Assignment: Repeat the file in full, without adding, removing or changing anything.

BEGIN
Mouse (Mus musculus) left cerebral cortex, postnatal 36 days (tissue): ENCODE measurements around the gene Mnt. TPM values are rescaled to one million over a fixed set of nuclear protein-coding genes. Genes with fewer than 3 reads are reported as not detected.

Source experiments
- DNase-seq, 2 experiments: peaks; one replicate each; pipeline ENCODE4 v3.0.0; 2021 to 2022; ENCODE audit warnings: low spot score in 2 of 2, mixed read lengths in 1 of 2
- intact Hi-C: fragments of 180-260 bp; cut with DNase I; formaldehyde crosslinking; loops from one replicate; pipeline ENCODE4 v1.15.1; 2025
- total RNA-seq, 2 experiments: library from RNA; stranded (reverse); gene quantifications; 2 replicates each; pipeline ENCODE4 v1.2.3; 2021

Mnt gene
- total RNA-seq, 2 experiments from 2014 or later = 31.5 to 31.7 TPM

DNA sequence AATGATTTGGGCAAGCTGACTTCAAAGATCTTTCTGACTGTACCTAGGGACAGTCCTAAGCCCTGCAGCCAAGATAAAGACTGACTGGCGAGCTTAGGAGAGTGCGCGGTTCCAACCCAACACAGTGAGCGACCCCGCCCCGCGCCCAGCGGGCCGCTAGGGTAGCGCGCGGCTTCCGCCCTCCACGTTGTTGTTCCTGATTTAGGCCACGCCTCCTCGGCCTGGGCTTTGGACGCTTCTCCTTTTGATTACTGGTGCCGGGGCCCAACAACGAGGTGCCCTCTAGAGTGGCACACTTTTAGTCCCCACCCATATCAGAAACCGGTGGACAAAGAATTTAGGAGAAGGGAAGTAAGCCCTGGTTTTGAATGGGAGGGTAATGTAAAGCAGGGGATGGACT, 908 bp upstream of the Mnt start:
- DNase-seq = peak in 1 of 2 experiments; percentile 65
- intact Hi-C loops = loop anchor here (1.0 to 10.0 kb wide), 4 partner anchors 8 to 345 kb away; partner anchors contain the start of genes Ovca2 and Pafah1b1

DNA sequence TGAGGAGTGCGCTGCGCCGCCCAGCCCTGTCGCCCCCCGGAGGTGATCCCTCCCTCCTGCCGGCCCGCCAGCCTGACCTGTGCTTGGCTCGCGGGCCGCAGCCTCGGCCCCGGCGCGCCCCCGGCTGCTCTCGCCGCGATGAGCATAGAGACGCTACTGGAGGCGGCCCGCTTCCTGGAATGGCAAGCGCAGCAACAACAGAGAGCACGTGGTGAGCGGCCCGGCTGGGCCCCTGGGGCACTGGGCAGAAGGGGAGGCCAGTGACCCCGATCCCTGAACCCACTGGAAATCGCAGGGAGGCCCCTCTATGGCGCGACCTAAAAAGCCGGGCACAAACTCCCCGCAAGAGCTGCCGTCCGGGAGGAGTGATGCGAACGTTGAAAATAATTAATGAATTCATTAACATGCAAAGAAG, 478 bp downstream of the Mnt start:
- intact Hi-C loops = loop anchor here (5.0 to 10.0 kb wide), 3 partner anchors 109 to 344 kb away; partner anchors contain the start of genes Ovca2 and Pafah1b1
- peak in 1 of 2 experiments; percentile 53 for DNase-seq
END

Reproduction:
Mouse (Mus musculus) left cerebral cortex, postnatal 36 days (tissue): ENCODE measurements around the gene Mnt. TPM values are rescaled to one million over a fixed set of nuclear protein-coding genes. Genes with fewer than 3 reads are reported as not detected.

Source experiments
- DNase-seq, 2 experiments: peaks; one replicate each; pipeline ENCODE4 v3.0.0; 2021 to 2022; ENCODE audit warnings: low spot score in 2 of 2, mixed read lengths in 1 of 2
- intact Hi-C: fragments of 180-260 bp; cut with DNase I; formaldehyde crosslinking; loops from one replicate; pipeline ENCODE4 v1.15.1; 2025
- total RNA-seq, 2 experiments: library from RNA; stranded (reverse); gene quantifications; 2 replicates each; pipeline ENCODE4 v1.2.3; 2021

Mnt gene
- total RNA-seq, 2 experiments from 2014 or later = 31.5 to 31.7 TPM

DNA sequence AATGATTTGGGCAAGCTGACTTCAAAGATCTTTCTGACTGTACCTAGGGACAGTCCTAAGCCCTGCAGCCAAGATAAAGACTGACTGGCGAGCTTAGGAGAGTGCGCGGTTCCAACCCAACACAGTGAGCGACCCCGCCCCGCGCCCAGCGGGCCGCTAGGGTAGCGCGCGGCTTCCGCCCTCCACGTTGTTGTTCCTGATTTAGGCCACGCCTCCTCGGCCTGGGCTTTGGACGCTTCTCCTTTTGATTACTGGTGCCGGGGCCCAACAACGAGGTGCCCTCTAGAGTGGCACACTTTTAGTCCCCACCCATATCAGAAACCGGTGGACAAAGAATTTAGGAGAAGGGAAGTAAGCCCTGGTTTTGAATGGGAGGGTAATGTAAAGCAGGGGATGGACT, 908 bp upstream of the Mnt start:
- DNase-seq = peak in 1 of 2 experiments; percentile 65
- intact Hi-C loops = loop anchor here (1.0 to 10.0 kb wide), 4 partner anchors 8 to 345 kb away; partner anchors contain the start of genes Ovca2 and Pafah1b1

DNA sequence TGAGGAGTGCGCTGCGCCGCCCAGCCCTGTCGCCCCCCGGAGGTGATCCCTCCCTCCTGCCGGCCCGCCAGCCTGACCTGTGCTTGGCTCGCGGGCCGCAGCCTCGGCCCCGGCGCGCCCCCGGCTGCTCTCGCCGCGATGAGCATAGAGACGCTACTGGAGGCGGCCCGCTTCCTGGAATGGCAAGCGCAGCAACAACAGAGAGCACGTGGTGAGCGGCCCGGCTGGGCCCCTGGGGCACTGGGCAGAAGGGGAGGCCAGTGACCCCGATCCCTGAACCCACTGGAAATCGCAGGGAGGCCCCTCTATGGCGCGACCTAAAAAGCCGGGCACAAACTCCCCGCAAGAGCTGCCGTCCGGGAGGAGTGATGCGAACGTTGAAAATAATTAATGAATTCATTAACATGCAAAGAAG, 478 bp downstream of the Mnt start:
- intact Hi-C loops = loop anchor here (5.0 to 10.0 kb wide), 3 partner anchors 109 to 344 kb away; partner anchors contain the start of genes Ovca2 and Pafah1b1
- peak in 1 of 2 experiments; percentile 53 for DNase-seq